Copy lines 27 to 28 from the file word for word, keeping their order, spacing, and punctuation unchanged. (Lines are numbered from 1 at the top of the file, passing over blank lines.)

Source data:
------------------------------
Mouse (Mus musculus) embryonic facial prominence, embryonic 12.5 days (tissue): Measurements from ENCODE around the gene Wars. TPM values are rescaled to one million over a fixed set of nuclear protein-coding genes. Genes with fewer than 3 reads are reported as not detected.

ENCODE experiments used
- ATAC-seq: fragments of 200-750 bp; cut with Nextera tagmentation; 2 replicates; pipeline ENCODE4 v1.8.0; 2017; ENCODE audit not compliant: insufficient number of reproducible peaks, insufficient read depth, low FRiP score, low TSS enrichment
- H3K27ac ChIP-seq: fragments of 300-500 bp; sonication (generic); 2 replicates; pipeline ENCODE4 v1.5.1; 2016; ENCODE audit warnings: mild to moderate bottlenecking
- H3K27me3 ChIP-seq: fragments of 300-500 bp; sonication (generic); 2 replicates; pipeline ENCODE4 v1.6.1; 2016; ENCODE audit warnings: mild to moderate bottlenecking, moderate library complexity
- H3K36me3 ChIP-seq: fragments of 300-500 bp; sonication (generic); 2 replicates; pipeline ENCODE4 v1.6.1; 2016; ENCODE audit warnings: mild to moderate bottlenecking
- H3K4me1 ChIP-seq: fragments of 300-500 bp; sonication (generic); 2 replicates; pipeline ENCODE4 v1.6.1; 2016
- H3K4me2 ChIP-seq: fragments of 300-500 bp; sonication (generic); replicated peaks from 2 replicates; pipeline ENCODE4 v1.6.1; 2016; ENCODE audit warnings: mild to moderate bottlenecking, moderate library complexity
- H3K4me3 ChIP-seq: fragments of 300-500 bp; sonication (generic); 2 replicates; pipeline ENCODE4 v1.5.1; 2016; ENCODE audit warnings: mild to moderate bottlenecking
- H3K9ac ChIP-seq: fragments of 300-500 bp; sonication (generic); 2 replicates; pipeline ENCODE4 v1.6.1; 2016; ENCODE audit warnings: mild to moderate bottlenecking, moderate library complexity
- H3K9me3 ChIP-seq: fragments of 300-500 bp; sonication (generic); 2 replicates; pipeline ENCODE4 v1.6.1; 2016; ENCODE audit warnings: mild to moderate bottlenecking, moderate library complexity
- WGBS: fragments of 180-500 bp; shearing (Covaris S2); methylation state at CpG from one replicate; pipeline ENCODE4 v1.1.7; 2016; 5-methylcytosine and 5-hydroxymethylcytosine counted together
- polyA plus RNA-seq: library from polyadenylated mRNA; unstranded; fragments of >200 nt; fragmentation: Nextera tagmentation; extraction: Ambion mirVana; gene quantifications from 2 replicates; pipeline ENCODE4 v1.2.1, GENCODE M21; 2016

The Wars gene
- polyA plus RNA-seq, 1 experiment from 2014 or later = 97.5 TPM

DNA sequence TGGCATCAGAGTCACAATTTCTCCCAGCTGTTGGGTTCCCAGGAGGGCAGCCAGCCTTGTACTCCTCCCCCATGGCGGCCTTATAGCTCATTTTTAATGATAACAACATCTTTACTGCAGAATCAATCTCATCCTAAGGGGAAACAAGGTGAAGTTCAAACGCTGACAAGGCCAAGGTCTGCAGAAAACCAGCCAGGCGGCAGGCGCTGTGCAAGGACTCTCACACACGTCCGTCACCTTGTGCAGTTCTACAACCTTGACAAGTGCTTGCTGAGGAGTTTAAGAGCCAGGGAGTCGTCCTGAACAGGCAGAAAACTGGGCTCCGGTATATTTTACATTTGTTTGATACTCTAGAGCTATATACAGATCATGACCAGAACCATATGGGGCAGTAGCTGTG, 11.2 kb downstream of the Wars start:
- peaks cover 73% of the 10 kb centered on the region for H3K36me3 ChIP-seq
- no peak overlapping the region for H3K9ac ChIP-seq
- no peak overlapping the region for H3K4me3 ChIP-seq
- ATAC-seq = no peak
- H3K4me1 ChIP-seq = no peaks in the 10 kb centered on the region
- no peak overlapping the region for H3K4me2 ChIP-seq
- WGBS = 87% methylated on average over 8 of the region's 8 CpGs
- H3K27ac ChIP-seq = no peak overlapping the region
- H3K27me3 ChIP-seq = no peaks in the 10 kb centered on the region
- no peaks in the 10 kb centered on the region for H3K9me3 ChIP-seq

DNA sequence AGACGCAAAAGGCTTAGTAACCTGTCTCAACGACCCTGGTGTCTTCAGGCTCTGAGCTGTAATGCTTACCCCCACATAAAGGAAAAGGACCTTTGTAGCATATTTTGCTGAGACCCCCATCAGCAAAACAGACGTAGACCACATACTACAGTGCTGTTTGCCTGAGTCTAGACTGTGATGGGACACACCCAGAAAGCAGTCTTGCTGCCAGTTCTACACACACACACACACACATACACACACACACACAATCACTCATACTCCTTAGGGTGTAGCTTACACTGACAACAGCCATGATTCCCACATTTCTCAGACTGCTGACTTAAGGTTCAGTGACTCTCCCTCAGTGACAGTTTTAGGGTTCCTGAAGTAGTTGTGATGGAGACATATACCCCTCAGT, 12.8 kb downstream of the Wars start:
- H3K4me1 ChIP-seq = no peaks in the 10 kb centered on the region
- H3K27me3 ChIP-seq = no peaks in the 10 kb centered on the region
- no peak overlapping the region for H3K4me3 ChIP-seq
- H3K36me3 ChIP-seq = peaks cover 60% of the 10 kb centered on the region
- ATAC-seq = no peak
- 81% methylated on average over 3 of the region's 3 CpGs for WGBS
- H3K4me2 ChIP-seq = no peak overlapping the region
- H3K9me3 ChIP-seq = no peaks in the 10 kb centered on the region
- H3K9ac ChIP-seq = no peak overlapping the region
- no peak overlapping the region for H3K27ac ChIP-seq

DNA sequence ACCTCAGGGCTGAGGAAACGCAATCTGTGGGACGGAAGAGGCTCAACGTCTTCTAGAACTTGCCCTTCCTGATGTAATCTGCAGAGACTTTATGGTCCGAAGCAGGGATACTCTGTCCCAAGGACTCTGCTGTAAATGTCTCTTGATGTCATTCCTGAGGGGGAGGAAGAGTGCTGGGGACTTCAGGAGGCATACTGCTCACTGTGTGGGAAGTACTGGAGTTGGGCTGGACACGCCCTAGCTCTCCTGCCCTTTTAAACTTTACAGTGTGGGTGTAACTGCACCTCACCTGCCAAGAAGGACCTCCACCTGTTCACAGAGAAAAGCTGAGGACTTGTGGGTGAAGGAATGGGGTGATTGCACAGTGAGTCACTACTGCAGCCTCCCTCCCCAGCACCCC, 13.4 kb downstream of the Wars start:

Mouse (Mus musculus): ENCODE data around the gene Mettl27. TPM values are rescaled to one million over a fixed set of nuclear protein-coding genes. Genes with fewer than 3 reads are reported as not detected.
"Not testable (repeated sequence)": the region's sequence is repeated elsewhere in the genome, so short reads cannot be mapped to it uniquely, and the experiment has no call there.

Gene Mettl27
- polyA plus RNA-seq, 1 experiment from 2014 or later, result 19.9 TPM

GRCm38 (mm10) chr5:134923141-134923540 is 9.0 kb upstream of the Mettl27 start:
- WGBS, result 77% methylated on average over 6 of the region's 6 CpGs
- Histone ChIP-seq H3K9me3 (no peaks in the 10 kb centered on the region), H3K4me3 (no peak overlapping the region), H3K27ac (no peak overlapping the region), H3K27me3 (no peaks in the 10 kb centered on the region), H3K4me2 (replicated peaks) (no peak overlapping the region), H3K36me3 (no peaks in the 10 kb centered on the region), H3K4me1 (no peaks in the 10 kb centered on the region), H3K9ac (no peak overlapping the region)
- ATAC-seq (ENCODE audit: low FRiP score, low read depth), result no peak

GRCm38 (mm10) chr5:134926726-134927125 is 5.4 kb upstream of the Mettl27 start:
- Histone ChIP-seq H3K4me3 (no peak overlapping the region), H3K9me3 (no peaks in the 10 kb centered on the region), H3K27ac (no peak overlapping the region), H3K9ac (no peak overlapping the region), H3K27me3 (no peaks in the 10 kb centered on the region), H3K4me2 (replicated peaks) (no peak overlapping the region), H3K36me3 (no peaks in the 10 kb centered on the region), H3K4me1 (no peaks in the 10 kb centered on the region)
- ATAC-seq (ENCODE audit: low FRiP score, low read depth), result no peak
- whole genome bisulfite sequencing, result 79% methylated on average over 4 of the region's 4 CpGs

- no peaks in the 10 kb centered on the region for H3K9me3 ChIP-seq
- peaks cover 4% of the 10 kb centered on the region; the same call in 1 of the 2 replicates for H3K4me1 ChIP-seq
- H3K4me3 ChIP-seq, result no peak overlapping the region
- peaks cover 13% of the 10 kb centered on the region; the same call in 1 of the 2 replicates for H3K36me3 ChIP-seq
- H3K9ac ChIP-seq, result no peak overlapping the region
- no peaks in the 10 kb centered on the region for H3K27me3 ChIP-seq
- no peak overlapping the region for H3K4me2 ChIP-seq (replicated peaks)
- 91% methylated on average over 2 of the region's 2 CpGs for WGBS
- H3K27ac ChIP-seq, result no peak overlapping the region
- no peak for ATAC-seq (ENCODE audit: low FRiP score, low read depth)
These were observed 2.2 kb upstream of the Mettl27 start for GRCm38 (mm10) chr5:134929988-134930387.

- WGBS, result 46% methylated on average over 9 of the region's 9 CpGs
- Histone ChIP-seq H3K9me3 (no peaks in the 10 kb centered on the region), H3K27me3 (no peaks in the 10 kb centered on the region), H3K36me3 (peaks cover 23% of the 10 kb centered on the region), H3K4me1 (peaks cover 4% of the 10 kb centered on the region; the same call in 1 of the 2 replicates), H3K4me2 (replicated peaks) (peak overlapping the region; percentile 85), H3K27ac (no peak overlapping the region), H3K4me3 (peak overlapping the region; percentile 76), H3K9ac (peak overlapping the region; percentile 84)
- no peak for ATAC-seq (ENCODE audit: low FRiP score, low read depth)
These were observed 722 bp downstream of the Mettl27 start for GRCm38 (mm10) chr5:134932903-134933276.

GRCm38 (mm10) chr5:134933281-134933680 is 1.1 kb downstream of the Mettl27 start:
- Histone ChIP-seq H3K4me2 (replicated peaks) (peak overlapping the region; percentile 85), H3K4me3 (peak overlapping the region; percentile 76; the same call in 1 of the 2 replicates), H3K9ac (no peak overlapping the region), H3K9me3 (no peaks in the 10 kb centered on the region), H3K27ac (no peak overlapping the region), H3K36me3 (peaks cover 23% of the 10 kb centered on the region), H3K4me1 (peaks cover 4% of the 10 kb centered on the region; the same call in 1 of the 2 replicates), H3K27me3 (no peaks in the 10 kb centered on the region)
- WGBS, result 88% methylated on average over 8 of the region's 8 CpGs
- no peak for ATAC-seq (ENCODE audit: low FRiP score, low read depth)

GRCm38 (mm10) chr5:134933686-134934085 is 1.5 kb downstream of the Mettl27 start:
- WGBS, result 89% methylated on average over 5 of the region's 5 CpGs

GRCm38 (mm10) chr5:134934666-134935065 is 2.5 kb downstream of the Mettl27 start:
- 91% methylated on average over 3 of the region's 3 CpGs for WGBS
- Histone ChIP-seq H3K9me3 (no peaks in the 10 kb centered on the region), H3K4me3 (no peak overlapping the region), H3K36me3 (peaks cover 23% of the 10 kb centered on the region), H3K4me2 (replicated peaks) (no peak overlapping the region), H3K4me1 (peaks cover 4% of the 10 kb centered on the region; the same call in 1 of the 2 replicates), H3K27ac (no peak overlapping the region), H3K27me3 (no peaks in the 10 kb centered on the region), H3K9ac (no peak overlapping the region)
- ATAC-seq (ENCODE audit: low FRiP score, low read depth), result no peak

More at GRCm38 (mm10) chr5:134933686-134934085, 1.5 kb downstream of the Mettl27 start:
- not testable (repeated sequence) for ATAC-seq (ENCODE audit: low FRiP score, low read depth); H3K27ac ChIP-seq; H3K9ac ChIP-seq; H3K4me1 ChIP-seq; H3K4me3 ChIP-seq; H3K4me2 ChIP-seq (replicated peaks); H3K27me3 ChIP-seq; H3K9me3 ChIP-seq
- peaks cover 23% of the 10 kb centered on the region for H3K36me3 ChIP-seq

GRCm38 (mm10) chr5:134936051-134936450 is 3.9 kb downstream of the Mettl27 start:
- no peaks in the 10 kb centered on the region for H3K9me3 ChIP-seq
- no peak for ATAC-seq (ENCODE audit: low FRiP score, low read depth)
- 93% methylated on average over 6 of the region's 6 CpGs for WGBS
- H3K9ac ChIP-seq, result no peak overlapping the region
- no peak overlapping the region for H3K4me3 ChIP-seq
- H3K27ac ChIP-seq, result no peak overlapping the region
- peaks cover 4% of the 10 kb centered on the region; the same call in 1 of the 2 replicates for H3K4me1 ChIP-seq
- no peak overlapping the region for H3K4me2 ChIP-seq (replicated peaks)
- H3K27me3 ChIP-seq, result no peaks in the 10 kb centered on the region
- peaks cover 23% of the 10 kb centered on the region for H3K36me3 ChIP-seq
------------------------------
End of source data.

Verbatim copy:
DNA sequence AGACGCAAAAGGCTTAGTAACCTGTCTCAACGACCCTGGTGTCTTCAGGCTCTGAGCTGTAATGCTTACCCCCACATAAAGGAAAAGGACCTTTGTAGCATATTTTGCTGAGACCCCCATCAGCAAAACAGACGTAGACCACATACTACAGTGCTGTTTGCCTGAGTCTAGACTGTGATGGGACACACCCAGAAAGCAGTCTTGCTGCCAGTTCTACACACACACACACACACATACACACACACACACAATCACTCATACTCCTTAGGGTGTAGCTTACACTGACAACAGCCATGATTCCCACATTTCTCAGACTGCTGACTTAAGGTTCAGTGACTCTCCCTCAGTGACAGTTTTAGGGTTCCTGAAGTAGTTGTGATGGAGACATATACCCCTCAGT, 12.8 kb downstream of the Wars start:
- H3K4me1 ChIP-seq = no peaks in the 10 kb centered on the region